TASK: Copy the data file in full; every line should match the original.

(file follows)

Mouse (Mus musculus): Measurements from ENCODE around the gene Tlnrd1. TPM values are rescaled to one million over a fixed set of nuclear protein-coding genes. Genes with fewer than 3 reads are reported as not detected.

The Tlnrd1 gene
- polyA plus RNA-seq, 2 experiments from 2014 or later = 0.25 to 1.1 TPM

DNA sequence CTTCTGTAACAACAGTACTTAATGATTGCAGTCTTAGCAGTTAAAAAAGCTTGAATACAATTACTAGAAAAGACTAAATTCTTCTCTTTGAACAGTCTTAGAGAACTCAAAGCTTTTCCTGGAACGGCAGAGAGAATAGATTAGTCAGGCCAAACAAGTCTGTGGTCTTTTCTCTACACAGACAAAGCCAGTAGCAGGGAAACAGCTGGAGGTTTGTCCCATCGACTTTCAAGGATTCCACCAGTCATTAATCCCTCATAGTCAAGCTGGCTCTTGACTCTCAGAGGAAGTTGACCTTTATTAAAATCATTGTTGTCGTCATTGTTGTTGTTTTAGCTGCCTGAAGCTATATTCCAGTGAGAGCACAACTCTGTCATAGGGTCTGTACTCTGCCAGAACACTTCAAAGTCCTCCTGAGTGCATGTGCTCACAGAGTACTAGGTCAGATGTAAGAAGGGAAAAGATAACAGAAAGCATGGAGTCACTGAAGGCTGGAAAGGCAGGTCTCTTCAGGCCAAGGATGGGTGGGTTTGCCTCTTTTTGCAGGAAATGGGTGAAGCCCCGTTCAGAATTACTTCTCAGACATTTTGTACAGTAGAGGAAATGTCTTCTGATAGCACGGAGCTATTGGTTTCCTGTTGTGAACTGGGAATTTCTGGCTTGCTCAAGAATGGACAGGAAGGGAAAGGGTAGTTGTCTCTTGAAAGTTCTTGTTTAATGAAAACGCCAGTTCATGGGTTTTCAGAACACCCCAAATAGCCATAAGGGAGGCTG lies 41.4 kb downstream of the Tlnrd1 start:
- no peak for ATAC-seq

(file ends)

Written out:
Mouse (Mus musculus): Measurements from ENCODE around the gene Tlnrd1. TPM values are rescaled to one million over a fixed set of nuclear protein-coding genes. Genes with fewer than 3 reads are reported as not detected.

The Tlnrd1 gene
- polyA plus RNA-seq, 2 experiments from 2014 or later = 0.25 to 1.1 TPM

DNA sequence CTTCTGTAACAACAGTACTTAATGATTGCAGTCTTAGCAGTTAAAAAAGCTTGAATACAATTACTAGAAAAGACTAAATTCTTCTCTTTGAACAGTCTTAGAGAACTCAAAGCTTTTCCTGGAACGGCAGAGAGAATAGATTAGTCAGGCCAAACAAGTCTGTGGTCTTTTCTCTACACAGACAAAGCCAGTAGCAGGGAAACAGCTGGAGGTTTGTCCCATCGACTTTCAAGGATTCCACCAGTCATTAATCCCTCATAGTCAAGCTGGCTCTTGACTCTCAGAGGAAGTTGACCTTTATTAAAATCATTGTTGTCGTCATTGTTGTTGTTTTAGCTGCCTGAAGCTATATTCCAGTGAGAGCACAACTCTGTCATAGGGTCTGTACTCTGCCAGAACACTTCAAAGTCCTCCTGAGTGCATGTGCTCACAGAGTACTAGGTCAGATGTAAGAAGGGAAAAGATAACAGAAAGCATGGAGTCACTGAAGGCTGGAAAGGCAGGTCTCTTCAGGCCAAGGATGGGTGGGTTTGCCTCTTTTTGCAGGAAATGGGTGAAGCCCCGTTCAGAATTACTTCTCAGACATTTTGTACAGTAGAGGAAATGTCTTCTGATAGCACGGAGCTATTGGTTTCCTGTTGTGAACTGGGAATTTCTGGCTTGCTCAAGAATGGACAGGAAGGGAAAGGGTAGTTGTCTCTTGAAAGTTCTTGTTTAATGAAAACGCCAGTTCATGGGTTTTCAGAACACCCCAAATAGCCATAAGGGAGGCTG lies 41.4 kb downstream of the Tlnrd1 start:
- no peak for ATAC-seq